Robots have replaced assembly line workers. Heavy machinery operators have replaced ditch diggers and grave diggers using shovels. E-filing ad email has put people who printed and copied and mailed and delivered physical paper communications out of work, leaving only the content generators and a few editors. Giant freighters and tankers with skeleton crews have replaced small cargo ships with far more sailors. Self-service gas pumps have replaced gas station attendants. We are on the brink of a self-driving car revolution that will put hundreds of thousands, if not millions, of truck, bus and taxi drivers out of work. Robots answer phones that used to be staffed with receptionists and consumer service agents and operators. Webpages have taken the jobs of many brick and mortar store salespeople. Jobs that can be automated are eliminated, and technologies that make it possible to do the same amount of work more efficiently are reducing employment in those industries. Cheap foreign factories producing often high quality goods, have made new goods so cheap that last so long that it doesn't make economic sense to fix things that are broken, putting repair technicians out of work. Why hire a tailor to fix your dress or sew it yourself, when you can buy a new one for $7 in the time it would take for you to drop it off at the tailor's and pick it up again for about the same price?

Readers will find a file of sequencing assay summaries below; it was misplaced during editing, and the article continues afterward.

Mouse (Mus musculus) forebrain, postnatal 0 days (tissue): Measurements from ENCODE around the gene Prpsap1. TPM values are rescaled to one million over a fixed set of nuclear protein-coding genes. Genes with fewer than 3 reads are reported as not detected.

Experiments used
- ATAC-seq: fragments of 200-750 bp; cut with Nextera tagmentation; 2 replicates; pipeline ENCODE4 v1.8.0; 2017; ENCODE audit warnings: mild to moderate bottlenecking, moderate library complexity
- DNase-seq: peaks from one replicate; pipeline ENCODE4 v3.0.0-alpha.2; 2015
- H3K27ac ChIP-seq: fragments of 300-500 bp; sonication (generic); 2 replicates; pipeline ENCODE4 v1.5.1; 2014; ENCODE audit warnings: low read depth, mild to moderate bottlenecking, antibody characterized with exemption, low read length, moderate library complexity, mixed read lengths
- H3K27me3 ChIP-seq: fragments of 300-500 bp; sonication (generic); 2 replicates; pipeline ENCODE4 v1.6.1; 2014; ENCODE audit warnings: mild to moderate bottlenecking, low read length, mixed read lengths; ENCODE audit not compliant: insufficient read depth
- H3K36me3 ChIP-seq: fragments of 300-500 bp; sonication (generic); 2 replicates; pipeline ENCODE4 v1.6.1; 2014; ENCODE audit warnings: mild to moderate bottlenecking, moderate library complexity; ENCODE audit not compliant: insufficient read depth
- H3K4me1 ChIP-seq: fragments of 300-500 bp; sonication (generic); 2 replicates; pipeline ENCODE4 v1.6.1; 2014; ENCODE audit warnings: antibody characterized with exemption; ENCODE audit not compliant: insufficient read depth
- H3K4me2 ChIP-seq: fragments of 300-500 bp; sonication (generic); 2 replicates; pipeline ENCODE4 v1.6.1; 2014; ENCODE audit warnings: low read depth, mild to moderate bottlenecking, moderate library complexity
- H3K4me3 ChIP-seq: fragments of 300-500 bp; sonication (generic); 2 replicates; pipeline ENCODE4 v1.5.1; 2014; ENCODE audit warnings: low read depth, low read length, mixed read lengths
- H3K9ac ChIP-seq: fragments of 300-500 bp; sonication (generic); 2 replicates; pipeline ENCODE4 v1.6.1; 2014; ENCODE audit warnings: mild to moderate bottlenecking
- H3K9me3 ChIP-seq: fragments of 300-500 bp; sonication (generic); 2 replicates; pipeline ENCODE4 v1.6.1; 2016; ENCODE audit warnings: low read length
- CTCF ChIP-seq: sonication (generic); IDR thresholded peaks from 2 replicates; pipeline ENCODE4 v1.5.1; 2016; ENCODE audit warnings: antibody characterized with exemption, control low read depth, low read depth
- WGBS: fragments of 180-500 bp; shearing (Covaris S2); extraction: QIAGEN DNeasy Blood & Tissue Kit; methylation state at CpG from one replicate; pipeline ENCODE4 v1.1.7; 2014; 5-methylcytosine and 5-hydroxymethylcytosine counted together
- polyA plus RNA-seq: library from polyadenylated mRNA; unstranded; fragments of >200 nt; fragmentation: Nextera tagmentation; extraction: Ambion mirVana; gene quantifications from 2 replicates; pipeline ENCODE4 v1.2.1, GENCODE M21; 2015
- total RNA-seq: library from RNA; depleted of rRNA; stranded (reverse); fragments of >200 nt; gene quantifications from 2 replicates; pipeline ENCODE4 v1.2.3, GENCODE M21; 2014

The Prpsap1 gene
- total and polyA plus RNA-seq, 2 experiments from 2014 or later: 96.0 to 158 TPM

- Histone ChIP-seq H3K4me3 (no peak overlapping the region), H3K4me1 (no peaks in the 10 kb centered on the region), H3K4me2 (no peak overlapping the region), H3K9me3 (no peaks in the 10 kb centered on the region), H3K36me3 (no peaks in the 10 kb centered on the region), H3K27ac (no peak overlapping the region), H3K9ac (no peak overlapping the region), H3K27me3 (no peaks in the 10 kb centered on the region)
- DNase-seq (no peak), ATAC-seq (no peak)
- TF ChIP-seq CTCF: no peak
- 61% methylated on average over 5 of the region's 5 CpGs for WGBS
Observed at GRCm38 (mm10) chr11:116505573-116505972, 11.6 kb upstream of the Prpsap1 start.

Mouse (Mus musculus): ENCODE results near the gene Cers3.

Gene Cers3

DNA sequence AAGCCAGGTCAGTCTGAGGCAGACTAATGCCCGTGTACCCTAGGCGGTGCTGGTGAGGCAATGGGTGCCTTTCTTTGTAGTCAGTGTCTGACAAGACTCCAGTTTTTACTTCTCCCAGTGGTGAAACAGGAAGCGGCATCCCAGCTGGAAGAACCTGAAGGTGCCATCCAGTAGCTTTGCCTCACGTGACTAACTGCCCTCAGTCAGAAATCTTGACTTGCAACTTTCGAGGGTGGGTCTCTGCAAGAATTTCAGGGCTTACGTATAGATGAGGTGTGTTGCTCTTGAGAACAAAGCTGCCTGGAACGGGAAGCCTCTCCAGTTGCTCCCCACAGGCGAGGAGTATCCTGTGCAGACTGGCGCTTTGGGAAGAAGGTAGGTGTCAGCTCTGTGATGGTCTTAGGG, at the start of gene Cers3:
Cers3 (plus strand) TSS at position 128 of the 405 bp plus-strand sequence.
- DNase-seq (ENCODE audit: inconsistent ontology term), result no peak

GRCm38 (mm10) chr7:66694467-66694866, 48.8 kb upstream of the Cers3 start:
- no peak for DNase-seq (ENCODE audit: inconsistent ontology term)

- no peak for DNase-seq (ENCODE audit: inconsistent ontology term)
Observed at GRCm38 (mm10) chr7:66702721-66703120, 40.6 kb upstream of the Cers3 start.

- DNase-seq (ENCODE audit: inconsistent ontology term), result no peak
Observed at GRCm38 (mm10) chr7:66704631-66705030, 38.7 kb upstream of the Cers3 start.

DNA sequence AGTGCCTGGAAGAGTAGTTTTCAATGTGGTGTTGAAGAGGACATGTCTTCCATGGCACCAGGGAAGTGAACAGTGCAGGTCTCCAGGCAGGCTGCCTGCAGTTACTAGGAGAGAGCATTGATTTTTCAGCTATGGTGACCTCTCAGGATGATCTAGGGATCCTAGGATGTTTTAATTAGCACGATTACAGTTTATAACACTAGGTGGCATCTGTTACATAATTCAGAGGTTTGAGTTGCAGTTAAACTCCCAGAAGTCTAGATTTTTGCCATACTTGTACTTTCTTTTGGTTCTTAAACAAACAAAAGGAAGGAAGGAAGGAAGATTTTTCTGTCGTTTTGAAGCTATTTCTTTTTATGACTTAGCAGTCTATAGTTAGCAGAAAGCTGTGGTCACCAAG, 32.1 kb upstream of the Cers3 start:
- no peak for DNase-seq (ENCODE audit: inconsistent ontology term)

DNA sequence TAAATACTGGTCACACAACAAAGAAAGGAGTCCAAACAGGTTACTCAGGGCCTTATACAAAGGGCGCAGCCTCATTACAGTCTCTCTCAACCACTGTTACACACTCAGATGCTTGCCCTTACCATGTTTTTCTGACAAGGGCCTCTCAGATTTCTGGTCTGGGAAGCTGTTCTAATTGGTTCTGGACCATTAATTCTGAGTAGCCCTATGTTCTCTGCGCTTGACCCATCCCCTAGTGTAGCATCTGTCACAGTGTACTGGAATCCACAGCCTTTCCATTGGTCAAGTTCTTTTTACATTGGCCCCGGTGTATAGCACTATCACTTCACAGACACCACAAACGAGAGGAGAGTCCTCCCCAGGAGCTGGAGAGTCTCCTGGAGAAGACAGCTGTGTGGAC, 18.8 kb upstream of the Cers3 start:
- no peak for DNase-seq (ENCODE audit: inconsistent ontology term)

The problem isn't mostly individual firms profiting from poverty. It is mostly that these firms, each acting autonomously in their own narrow self-interest, have created an economy that no longer needs unskilled and less skilled labor.

This problem isn't going away. Here and there a state like Oregon, ironically a state with a healthy high tech industry of its own, can preserve some jobs with luddite mandates like the requirement that all gas tanks be filled by gas station employees instead of customers. But, in the long run, technology is going to relentlessly, day after day, find ways to make the people who are still employed more efficient while reducing the size of the work force that the economy once used to produce the same goods.